Back in the late 50’s and 60’s a man named Joe Pyne pioneered the confrontational, fact-free style exhibited by many “journalists” on the right today. Pyne rode to fame ridiculing hippies, feminists and homosexuals, although he did support unions and spoke out against racial discrimination.  But the thing is, he was not considered mainstream, and his chief products—controversy and hate—were neither condoned nor embraced by mainstream journalism, or by either political party.  It was, in short, considered part of our national id—something to be held in check, and guarded against.    

Today, this kind of hate, blame and confrontation is a major feature of our media landscape, it is embraced by the Republican Party, and it is the modus operandi of President Trump. The story of how hate and blame worked its way from the margins of our society to become one of its distinguishing characteristics is complex, but rooted in five key trends:

  • First, there was a strategy  employed by conservatives and corporations that relied upon using these things as a distraction for their real agenda—a de facto coup to take over the country;
  • Second, corporations and conservatives worked diligently to discredit government in general and regulations in particular, while claiming the free market would deliver prosperity for all while simultaneously increasing our freedoms;
  • Third, in the late 1970’s and 80’s DLC Democrats took over the Democratic Party, abandoned the New Deal and implicitly embraced much of the conservative dogma;
  • Fourth, the press—freed from the constraints of the Fairness Doctrine and other FCC rules as a result of deregulation—became a wholly owned subsidiary of corporate America and a few rich families; and
  • Fifth, science, the scientific method, critical thinking and the truths they revealed were tossed aside for assertions without foundation and reasoning toward a desired end, rather than towards honest inquiry.

One of the most astounding accomplishments of corporatists and conservatives was to transform government from an institution that more than three quarters of Americans trusted in 1958, to one in which fewer than 20 percent did in 2017, at a time when the New Deal policies had just ushered in the longest, most equitably shared period of prosperity in our nation’s history. And the assault on government has gotten even worse in the past year under Trump.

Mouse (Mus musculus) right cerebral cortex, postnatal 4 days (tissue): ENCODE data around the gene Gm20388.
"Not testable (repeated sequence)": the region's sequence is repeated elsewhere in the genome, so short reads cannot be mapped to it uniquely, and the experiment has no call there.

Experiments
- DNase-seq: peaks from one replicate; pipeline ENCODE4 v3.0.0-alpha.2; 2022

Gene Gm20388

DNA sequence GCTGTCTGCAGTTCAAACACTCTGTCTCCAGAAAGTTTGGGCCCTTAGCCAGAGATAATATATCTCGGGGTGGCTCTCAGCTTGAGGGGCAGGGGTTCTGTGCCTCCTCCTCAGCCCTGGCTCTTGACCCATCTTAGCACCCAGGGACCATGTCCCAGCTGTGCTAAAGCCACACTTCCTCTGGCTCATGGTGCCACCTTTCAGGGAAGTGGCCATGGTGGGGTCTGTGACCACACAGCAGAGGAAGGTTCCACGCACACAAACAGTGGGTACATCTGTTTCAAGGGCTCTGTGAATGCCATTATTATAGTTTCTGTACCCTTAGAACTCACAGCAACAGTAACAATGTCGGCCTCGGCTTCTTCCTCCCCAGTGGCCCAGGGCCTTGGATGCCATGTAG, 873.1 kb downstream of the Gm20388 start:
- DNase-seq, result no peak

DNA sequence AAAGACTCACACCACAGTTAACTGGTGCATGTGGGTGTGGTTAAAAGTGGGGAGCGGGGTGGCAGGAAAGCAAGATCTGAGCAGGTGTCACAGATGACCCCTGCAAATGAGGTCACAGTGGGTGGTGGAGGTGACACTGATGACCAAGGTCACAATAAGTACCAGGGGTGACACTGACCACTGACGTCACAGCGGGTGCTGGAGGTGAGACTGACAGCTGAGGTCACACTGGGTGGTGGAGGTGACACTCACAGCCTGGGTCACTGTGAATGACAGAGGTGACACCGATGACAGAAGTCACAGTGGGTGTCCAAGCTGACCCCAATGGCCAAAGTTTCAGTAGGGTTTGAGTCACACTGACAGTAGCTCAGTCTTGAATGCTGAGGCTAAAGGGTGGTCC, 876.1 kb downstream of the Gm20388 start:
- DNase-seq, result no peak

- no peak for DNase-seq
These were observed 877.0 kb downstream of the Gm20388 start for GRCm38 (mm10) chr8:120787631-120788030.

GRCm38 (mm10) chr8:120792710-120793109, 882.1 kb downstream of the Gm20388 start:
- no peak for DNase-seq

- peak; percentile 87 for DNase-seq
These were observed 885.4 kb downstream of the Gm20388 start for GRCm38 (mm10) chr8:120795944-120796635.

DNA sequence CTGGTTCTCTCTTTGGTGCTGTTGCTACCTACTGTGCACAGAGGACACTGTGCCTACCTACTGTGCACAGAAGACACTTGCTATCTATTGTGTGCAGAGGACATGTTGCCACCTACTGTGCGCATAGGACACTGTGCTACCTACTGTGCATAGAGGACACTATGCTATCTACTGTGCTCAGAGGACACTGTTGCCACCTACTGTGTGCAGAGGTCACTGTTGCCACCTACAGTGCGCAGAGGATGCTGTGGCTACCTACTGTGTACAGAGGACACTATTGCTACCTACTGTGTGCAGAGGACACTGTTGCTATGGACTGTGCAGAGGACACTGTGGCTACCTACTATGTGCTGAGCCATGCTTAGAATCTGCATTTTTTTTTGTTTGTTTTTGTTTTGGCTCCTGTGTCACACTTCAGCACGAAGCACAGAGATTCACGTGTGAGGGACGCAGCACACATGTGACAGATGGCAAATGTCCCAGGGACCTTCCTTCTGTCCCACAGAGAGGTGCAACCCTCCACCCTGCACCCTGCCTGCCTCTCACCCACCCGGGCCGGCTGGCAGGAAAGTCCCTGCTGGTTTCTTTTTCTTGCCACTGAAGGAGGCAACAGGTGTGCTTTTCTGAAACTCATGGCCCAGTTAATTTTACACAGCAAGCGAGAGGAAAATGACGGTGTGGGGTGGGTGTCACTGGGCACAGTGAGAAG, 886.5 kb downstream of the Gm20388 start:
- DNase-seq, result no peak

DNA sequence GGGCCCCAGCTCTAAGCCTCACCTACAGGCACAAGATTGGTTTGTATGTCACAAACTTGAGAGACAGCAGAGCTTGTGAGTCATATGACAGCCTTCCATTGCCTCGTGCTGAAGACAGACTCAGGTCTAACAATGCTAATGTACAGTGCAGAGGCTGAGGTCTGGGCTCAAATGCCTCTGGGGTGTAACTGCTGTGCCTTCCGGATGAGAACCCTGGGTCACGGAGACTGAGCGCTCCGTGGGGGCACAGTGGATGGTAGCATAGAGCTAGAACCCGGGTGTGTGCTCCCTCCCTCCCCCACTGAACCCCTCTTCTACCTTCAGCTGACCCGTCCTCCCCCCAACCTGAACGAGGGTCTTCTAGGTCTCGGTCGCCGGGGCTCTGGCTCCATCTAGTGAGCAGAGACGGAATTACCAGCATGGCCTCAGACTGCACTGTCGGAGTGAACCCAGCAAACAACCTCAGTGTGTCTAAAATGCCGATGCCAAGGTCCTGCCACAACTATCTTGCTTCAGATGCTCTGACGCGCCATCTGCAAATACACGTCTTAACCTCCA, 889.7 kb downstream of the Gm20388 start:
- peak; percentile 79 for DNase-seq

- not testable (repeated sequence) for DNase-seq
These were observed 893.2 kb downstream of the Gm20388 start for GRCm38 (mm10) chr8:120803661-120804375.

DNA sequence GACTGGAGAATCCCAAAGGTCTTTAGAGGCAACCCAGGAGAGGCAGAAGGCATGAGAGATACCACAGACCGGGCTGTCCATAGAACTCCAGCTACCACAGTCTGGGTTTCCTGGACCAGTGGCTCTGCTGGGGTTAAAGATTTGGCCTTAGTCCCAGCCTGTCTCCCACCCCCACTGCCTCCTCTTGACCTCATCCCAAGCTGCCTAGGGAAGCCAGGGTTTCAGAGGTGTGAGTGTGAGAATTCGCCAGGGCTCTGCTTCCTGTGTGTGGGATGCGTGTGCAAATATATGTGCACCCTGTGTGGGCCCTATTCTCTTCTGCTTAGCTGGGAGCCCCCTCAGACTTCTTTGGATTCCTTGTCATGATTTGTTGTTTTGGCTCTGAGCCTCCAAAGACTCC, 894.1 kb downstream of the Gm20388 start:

In essence, the right-wing spent billions of dollars to create the myth of government ineptitude, then used it to pass policies and budgets which made it incompetent in actual fact, while appointing industry shills who also made it untrustworthy in actual fact. 

The point of neutering government was, and remains, to make the coast clear for a massive theft of wealth and power from the people to the plutocrats.

For example, corporations and the ultra-rich have walked away with virtually all the economic gains we’ve made since the 80’s, with the top 1 percent now owning more wealth than the bottom 90 percent of Americans combined—a disparity greater than at any other time in our history.

But they didn’t simply steal our wealth, they took over government as surely as any invading army could have. As Gilens and Page discovered in their landmark study on wealth and influence—the preferences of the average American appear to have only a minuscule, near-zero, statistically nonsignificant impact upon public policy.